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Natural Gas Pares Gains on Weekly Supply Build, Moderate Weather

August 13, 2020 at 14:55 by Andrew Moran

Natural gas futures are paring their gains on Thursday after the US government reported a slightly bigger-than-expected increase in domestic inventories. The so-called bridge fuel had rallied as much as 3% before the release of the report, but prices have fallen on US supplies and weather forecasts.

September natural gas futures picked up $0.012, or 0.51%, to $2.163 per million British thermal units (btu) at 14:48 GMT on Thursday on the New York Mercantile Exchange. Natural gas prices are on track for a weekly slide of nearly 2%, lowering their year-to-date losses to 0.78%.

According to the US Energy Information Administration (EIA), domestic natural gas inventories surged by 58 billion cubic feet in the week ending August 7. This roughly matches the market expectation of a 57-billion boost. In total, US stockpiles stand at 3.332 billion cubic feet, up 608 billion cubic feet from the same time a year ago. They are also 443 billion cubic feet above the five-year average.

The weekly supply data comes soon after the EIA released its Short-Term Energy Outlook (STEO) report. It reported that natural gas output and demand would slide in 2020 and 2021 from their record highs last year. According to the outlook, projected dry gas production will decrease to 88.65 billion cubic feet per day this year and 84.02 billion cubic feet a day next year. This would be down from the record high of 92.21 billion cubic feet per day last year.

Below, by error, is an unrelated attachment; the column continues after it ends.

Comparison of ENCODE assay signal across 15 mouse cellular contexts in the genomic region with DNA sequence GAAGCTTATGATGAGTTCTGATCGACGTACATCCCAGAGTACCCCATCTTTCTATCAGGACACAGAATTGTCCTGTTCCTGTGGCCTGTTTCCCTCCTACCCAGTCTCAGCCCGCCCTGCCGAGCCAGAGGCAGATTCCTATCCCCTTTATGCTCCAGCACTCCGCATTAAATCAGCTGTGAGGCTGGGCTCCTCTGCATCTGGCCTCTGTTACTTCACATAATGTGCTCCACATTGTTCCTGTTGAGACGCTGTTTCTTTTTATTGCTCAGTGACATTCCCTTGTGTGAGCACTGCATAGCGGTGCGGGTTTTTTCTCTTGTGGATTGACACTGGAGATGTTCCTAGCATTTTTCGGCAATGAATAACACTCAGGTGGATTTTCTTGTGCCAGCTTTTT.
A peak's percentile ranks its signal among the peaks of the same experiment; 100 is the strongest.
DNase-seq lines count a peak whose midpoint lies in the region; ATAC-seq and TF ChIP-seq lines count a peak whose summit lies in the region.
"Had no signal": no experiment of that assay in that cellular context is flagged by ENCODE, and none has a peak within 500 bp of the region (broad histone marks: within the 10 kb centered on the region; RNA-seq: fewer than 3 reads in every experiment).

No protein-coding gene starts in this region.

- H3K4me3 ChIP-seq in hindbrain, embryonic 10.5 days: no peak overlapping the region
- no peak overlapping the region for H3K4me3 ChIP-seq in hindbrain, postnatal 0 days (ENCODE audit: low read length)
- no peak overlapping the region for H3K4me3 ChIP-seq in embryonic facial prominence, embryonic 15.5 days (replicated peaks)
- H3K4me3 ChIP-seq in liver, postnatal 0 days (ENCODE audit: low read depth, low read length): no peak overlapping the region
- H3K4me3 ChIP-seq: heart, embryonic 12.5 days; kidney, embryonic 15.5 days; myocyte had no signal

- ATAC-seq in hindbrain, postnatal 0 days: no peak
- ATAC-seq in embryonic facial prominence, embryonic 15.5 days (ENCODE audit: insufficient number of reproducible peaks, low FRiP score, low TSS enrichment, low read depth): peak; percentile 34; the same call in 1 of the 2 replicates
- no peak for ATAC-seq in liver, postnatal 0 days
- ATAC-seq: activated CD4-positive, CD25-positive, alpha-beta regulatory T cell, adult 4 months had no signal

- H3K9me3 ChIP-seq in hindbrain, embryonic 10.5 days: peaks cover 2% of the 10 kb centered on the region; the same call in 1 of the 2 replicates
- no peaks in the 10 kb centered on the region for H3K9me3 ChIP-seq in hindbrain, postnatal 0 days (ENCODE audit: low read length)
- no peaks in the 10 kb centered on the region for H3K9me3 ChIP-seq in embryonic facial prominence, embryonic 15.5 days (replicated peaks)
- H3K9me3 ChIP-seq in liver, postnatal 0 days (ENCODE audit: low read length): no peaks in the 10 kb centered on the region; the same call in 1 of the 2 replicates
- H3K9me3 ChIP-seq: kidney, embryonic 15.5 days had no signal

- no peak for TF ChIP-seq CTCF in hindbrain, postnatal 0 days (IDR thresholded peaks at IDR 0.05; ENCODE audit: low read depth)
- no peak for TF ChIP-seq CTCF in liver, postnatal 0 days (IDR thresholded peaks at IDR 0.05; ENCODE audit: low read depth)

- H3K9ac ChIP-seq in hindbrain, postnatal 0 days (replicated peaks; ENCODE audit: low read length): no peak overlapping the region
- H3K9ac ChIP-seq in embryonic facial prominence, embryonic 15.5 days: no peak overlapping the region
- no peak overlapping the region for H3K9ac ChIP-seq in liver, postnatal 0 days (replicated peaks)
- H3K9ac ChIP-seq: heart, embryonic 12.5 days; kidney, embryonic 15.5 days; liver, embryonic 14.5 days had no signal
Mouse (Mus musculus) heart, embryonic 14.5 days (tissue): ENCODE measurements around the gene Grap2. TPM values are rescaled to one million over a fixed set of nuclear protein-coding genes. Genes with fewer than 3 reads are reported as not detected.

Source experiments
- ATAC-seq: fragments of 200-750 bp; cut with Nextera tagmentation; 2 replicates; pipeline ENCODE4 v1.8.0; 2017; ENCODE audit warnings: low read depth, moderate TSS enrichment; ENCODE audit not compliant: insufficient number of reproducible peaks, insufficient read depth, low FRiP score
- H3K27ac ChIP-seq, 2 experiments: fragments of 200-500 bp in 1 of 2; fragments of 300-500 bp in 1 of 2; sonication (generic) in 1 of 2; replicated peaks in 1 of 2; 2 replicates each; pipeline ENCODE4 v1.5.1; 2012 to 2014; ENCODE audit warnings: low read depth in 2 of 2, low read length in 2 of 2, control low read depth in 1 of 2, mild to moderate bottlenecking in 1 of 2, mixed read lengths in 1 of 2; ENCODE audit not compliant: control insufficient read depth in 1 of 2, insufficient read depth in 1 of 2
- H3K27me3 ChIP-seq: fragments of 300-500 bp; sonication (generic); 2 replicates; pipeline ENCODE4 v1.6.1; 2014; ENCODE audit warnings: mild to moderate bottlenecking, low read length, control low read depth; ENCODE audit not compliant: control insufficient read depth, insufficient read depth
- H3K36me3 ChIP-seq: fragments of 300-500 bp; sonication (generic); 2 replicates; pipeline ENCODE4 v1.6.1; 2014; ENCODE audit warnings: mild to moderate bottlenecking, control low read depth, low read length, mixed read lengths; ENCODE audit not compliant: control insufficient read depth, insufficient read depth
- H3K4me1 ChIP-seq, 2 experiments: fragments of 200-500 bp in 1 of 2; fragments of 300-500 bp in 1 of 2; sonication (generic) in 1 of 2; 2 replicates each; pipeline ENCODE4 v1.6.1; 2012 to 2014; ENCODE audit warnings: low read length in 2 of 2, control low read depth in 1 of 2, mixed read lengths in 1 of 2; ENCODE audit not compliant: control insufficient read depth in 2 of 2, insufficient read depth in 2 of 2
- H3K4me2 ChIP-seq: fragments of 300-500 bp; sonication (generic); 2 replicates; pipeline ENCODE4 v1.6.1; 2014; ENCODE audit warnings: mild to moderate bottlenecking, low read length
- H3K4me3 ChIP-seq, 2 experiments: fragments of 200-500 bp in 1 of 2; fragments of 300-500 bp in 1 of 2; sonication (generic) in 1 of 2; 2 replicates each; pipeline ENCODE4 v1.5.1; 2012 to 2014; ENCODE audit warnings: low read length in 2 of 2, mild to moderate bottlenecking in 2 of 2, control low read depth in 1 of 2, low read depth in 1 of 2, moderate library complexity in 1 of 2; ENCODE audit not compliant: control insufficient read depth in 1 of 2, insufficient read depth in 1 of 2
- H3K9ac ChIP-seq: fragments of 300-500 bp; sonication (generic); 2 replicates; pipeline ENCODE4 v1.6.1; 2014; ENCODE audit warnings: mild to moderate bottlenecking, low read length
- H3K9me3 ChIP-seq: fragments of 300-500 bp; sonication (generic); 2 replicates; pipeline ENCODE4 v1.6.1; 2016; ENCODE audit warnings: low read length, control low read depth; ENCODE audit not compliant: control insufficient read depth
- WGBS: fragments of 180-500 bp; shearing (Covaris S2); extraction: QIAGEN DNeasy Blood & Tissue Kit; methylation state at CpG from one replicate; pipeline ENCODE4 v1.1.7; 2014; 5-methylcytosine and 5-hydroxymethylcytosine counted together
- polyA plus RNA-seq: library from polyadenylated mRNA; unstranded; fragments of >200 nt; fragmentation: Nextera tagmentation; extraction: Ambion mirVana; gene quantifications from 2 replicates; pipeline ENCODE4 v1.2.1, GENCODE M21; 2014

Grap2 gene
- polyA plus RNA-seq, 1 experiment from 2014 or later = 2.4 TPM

Officials also predicted that natural gas consumption would decline to 82.42 billion cubic feet per day in 2020 and 78.71 billion cubic feet per day next year. Last year, consumption fell just short of 85 billion cubic feet per day.

Overall, this would be the first annual decline in consumption in three years, and the first time that demand has decreased for two straight years in more than a decade.

Investors appear to be bullish on the energy commodity as money managers and hedge funds slashed their short positions in futures and options. In the week ending August 4, net short positions declined by 45,000 contracts, and net long positions surged 10,000 contracts.

Weather is also playing a factor in the natural gas movement in recent sessions. Last week, natural gas prices popped more than 30 cents on forecasts showing hot temperatures by the middle of August in most of the US. But the latest models suggest the weather will likely moderate, particularly in the Midwest.

In other energy commodities, September West Texas Intermediate (WTI) crude oil futures shed $0.13, or 0.3%, to $42.54 per barrel. October Brent crude futures dropped $0.20, or 0.44%, to $45.23 a barrel. September gasoline futures were flat at $1.2406 per gallon. September heating oil futures tumbled $0.0125, or 0.99%, to $1.2447 a gallon.

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